The Rapture and The Second Coming Matthew 24
The rapture and the second coming of Christ are often confused. Sometimes it is difficult to determine whether a scripture verse is referring to the rapture or the second coming. However, in studying end-times Bible prophecy, it is very important to differentiate between the two. The rapture is when Jesus Christ returns to remove the church (all believers in Christ) from the earth. The rapture is described in 1 Thessalonians 4:13-18 and 1 Corinthians 15:50-54. Believers who have died will have their bodies resurrected and, along with believers who are still living, will meet the Lord in the air. This will all occur in a moment, in a twinkling of an eye. The second coming is when Jesus returns to defeat the Antichrist, destroy evil, and establish His millennial kingdom. The second coming is described in Revelation 19:11-16.
1) At the rapture, believers meet the Lord in the air (1 Thessalonians 4:17). At the second coming, believers return with the Lord to the earth (Revelation 19:14). 2) The second coming occurs after the great and terrible tribulation (Revelation chapters 6–19). The rapture occurs before the tribulation (1 Thessalonians 5:9; Revelation 3:10). 3) The rapture is the removal of believers from the earth as an act of deliverance (1 Thessalonians 4:13-17,5:9). The second coming includes the removal of unbelievers as an act of judgment (Matthew 24:40-41). 4) The rapture will be secret and instant (1 Corinthians 15:50-54). The second coming will be visible to all (Revelation 1:7; Matthew 24:29-30). 5) The second coming of Christ will not occur until after certain other end-times events take place (2 Thessalonians 2:4; Matthew 24:15-30; Revelation chapters 6–18). The rapture is imminent; it could take place at any moment (Titus 2:13; 1 Thessalonians 4:13-18; 1 Corinthians 15:50-54).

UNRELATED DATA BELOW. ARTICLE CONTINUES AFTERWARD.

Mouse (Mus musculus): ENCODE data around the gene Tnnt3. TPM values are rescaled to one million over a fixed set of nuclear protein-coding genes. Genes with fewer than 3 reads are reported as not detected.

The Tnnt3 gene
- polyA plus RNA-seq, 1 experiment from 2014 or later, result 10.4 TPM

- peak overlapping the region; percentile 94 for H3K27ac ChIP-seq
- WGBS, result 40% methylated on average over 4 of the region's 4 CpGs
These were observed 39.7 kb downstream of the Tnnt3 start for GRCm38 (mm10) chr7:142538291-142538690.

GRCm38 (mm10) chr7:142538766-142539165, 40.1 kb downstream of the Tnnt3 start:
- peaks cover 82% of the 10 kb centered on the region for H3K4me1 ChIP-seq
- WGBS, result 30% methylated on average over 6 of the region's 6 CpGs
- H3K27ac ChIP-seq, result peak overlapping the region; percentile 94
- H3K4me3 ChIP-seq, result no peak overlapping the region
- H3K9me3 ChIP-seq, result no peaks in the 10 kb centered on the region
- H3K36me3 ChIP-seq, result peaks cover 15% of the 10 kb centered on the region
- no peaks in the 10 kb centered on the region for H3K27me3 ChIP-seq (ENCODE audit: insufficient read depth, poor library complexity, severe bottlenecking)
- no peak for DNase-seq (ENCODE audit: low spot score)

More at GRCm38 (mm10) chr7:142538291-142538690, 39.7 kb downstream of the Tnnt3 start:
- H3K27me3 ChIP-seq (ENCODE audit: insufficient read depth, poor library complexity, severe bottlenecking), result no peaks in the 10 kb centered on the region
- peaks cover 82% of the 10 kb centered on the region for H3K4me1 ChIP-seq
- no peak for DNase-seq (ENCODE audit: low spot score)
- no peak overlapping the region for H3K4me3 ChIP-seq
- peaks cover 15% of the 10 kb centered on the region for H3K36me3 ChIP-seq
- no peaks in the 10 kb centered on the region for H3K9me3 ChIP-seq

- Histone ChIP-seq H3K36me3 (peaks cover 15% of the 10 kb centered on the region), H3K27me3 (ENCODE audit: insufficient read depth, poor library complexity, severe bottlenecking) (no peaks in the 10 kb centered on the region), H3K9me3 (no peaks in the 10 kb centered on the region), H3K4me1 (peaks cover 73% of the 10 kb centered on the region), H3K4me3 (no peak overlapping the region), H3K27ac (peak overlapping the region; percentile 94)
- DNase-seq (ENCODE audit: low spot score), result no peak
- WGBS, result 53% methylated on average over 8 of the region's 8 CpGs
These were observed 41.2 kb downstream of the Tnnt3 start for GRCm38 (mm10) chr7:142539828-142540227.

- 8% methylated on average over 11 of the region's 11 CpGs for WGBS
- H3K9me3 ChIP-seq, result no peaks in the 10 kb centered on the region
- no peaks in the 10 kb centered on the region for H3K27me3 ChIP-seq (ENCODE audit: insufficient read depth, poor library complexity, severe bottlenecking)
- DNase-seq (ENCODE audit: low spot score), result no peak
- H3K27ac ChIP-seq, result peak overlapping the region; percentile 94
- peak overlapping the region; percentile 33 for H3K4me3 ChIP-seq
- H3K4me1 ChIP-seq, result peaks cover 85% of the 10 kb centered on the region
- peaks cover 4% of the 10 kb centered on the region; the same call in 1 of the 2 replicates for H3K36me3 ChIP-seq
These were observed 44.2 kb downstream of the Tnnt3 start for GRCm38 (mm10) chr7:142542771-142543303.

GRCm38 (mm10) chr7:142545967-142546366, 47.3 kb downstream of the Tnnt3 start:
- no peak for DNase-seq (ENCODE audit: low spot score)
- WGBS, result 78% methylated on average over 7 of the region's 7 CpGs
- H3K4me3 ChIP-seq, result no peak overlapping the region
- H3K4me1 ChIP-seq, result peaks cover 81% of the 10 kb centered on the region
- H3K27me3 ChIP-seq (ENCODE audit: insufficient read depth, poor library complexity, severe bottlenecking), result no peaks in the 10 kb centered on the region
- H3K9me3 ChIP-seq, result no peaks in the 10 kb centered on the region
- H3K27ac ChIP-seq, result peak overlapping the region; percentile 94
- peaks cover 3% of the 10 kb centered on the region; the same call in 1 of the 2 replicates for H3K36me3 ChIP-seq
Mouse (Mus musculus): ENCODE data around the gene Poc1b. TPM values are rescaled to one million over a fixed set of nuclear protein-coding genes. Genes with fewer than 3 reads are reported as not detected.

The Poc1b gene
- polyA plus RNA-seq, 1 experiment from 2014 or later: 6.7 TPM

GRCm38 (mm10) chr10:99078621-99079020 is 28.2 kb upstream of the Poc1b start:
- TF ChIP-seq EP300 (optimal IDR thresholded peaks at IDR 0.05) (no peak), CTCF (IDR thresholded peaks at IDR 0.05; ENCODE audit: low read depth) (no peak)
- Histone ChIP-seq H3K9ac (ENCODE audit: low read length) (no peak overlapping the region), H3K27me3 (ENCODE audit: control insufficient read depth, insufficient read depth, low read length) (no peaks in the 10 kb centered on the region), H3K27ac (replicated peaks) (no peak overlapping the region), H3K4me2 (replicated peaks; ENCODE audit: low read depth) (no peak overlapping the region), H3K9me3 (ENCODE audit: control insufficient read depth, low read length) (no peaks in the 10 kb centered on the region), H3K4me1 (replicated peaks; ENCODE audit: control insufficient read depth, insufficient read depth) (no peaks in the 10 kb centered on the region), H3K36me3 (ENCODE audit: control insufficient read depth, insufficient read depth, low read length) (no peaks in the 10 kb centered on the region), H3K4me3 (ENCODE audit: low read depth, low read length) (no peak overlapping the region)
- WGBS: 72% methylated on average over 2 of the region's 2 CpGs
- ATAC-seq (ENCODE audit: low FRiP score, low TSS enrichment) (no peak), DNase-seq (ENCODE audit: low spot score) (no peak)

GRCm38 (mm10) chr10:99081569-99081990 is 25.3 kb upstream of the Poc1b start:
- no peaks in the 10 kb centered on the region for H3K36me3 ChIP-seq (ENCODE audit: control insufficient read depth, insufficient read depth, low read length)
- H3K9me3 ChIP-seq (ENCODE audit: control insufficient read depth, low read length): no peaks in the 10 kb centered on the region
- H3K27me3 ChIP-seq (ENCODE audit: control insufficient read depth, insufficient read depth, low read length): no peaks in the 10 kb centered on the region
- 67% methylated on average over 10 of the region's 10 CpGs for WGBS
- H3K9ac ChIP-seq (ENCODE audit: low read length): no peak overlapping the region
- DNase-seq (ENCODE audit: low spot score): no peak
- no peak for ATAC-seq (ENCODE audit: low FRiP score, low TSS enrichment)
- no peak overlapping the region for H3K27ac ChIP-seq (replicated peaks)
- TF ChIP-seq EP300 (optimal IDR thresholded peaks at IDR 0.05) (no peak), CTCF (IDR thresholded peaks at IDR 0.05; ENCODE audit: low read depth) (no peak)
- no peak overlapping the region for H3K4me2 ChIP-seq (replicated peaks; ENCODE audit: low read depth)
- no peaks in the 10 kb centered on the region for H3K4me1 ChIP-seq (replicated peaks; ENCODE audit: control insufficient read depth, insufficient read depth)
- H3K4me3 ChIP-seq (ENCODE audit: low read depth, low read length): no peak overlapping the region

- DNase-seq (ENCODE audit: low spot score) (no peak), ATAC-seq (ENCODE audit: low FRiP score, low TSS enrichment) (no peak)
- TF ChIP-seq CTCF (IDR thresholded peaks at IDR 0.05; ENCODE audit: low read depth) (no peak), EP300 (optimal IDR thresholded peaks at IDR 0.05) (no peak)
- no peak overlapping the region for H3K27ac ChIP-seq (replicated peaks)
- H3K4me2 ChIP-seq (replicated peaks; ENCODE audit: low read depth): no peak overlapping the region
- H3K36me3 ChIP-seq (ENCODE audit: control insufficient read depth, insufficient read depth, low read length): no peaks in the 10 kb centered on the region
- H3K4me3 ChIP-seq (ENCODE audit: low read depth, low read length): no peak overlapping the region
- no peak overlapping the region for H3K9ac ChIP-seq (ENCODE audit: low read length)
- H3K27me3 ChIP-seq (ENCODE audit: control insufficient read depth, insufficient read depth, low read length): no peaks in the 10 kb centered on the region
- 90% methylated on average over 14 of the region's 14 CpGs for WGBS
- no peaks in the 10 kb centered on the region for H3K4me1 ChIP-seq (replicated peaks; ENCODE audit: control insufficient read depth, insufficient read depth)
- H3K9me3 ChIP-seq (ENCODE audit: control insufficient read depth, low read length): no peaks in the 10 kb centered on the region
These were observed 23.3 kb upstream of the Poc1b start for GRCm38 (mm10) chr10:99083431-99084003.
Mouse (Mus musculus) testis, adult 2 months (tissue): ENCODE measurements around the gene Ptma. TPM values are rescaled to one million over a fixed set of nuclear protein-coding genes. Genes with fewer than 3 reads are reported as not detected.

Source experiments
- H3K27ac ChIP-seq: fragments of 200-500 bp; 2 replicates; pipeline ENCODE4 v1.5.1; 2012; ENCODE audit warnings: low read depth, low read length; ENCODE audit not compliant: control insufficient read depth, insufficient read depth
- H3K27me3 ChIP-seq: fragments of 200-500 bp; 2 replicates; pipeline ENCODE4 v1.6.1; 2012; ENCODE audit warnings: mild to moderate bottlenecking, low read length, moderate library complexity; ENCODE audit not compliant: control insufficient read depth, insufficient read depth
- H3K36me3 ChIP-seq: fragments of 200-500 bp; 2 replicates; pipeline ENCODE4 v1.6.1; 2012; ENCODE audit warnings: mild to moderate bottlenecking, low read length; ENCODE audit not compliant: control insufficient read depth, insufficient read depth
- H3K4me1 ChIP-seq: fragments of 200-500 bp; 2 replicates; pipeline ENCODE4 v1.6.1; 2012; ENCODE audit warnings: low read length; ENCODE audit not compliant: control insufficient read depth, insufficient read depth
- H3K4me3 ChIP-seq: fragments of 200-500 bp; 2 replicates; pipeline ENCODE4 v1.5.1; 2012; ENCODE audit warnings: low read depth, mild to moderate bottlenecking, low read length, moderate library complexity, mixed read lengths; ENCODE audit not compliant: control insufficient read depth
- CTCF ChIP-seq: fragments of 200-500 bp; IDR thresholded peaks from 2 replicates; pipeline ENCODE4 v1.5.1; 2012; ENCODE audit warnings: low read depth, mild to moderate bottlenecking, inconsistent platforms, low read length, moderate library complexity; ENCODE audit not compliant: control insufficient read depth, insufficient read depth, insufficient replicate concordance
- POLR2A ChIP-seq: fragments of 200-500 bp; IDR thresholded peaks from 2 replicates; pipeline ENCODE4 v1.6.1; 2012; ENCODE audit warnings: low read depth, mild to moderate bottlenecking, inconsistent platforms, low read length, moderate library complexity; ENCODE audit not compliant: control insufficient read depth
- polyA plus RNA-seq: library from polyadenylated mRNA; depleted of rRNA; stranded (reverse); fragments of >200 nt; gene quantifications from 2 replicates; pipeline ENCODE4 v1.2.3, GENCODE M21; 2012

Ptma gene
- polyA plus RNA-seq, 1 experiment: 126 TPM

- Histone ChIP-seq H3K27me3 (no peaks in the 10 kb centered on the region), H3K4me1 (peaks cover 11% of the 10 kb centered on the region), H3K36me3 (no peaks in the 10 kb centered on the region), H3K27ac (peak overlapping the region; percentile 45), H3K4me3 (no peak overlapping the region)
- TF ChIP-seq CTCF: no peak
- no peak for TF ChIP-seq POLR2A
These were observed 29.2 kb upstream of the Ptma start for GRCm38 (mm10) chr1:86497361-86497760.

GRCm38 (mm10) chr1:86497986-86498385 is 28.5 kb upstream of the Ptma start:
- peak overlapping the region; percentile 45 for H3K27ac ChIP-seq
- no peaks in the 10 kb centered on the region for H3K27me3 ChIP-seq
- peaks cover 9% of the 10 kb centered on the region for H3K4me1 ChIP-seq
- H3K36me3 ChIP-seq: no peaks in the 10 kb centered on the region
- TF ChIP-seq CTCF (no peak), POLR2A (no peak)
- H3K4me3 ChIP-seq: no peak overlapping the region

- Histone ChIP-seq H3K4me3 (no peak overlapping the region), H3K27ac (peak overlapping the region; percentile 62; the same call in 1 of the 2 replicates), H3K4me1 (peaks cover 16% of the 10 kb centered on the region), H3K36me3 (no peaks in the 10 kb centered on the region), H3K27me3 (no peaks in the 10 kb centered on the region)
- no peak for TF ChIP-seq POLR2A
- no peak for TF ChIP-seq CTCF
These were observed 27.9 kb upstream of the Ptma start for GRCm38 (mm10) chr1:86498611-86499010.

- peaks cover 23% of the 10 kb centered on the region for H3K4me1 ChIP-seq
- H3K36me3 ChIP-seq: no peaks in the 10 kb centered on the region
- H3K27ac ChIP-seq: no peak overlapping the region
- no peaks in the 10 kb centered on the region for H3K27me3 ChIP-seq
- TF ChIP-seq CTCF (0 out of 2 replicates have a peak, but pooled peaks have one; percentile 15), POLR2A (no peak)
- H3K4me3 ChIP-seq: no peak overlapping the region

WHO IS THE ANTICHRIST?
In Christian eschatology, the Antichrist or anti-Christ is someone identified as fulfilling the Biblical prophecies about one who will clash with Christ and trade himself in Christ's place before the Second Coming. The term (including one plural form) is found five times in the New Testament, exclusively in the First and Second Epistle of John. The Antichrist is announced as the one "who denies the Father and the Son."
The Antichrist has been likened with the "man of lawlessness" or "lawless one" of 2 Thessalonians 2:3, though explanations on the identity of the "man of lawlessness" greatly contrast. The "man of lawlessness" has been identified with Caligula, Nero,  and the end-times Antichrist. Some scholars believe that the passage contains no sincere prediction, but represents conjecture of the apostle's own, based on modern ideas of the Antichrist.
Several American evangelical and fundamentalist theologians have identified the Antichrist as being in league with numerous figures in the Book of Revelation including the Dragon (or Serpent), the Beast, the False Prophet, and the Whore of Babylon. Many evangelicals, reject the identification of the Antichrist with any one person or group. They believe a loving Christ would not view anyone as an enemy.
Schink, W.F. (1991). "The Scriptural Doctrine of the Antichrist". In Lange, Lyle; Albrecht, Jerome G. (eds.). Our Great Heritage: Vol. 3. Milwaukee, Wisconsin: Northwestern Publishing House. p. 572. ISBN 978-0810003798.
^ Jump up to a b Net Bible: Man of sin Archived July 7, 2009, at the Wayback Machine
^ St. John Chrysostom, Homilies on II Thess., Nicene-Post Nicene Fathers
See footnotes in Revelation 7 and 13 in the Scofield Reference Bible, 1917
Source: Antichrist. (2019, November 1). Retrieved November 3, 2019, from https://en.wikipedia.org/wiki/Antichrist
The Antichrist or anti-Christ